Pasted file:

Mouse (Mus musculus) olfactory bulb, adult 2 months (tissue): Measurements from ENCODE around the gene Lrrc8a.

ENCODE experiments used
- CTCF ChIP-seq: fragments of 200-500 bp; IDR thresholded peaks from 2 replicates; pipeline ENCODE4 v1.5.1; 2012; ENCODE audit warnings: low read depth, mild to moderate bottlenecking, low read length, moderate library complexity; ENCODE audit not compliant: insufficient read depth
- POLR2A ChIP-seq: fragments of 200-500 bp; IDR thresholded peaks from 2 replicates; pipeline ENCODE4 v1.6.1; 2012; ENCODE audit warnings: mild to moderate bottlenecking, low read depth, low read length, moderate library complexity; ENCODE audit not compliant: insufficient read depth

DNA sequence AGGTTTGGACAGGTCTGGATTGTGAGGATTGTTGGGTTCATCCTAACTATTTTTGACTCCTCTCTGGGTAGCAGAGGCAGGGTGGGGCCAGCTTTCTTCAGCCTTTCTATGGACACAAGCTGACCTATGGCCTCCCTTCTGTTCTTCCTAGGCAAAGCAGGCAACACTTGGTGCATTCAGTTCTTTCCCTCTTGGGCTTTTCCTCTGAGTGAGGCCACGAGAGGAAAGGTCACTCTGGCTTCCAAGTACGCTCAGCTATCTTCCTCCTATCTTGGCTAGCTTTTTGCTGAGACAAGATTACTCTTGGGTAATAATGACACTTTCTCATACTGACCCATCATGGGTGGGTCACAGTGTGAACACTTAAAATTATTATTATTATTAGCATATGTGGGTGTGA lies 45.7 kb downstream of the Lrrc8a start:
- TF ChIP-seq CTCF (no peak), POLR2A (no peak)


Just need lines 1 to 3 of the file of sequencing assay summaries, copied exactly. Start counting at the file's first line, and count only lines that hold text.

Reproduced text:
Mouse (Mus musculus) olfactory bulb, adult 2 months (tissue): Measurements from ENCODE around the gene Lrrc8a.

ENCODE experiments used
- CTCF ChIP-seq: fragments of 200-500 bp; IDR thresholded peaks from 2 replicates; pipeline ENCODE4 v1.5.1; 2012; ENCODE audit warnings: low read depth, mild to moderate bottlenecking, low read length, moderate library complexity; ENCODE audit not compliant: insufficient read depth